Mississippi wildlife officials are hoping to announce soon a closing of the deal that could be the state’s last chance of obtaining a big block of prime Delta hunting land for public access.
Through the Nature Conservancy, the MDWFP would buy 17,000-acres of land adjacent to one of its existing wildlife management areas, Mahannah WMA, mostly in Issaquena County with some in Warren County, from longtime owner, Anderson-Tully Lumber Company.
Anderson-Tully in May began advising hunting clubs with leased lands within the area that their leases were terminating immediately and personal property must be removed.
The possibility of a new — and what would be the second largest WMA in the state — sounds great to many, but it would end decades of traditions for other hunters with existing camps in the area.
The Vicksburg Post reported that the letters informed three clubs — Ten Point, Buck Track and Buck Bayou — that they would be given 60 days from May 15 to “remove all personally owned buildings, structures or other equipment from the property,” and that, “access to the property during the 60-day period shall be for the sole purpose of removing such personal property and for no other purpose.”
All three of the clubs are within the 17,000 acres in the proposed sale, which is within the Chronic Wasting Disease Management Zone (more on that later).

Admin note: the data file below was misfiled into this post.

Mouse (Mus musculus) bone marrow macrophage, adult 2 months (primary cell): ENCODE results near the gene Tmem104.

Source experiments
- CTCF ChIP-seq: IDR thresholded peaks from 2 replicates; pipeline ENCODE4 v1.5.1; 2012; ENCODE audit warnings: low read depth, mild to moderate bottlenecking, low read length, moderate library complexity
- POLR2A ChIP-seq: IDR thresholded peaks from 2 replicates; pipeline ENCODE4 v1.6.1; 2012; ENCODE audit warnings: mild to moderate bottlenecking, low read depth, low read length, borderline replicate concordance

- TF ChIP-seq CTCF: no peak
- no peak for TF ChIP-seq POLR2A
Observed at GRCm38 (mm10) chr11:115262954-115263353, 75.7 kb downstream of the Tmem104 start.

Anderson-Tully announced in March that it was selling its lumber mill in Vicksburg, but sent letters to leaseholders, including an estimated 15 to 20 hunting clubs in the area, stating that the sale would not include the property nor would it affect the leases. Less than two months later, the notices of termination of leases were sent.
If the MDWFP does acquire the property, agency officials say it would be unlawful for it to lease the land for private hunting clubs, and would be used only for public access hunting.
“What this acquisition would mean to the state is we will have in perpetuity 17,000 acres adjacent to an existing WMA (wildlife management area),” Larry Castle, director of technical programs for the Mississippi Department of Wildlife, Fisheries, and Parks, told The Clarion-Ledger. “We will be able to manage it and provide opportunity.
“This is probably the last opportunity to acquire a contiguous tract of land of this size in the south Delta. It will be a milestone of true conservation. This will be something people will look at in the future and say, ‘Wow.’”
Castle also said that a third party, the Nature Conservancy, a private conservation group with a history of helping the MDWFP acquire lands, brought the possibility of purchase to the agency.
The Conservancy was instrumental in helping MDWFP purchase the land in Southeast Mississippi that is now known as the Pascagoula WMA. The Conservancy purchased 32,000 acres in 1976 from the Pascagoula Hardwood Company, and later sold it to the state.
More recently, the Conservancy purchased approximately 2,100 acres in Green and George counties, which is later turned over to the Mississippi Forestry Commission. That tract connected the DeSoto National Forest and the Pascagoula WMA, providing the state with 450,000 acres of contiguous conserved lands.